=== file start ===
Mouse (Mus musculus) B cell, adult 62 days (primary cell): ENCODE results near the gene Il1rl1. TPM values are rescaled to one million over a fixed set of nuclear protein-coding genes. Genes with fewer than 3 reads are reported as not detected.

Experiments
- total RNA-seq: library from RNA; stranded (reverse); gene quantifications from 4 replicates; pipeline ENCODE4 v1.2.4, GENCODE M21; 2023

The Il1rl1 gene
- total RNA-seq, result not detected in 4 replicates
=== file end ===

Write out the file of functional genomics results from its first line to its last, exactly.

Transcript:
Mouse (Mus musculus) B cell, adult 62 days (primary cell): ENCODE results near the gene Il1rl1. TPM values are rescaled to one million over a fixed set of nuclear protein-coding genes. Genes with fewer than 3 reads are reported as not detected.

Experiments
- total RNA-seq: library from RNA; stranded (reverse); gene quantifications from 4 replicates; pipeline ENCODE4 v1.2.4, GENCODE M21; 2023

The Il1rl1 gene
- total RNA-seq, result not detected in 4 replicates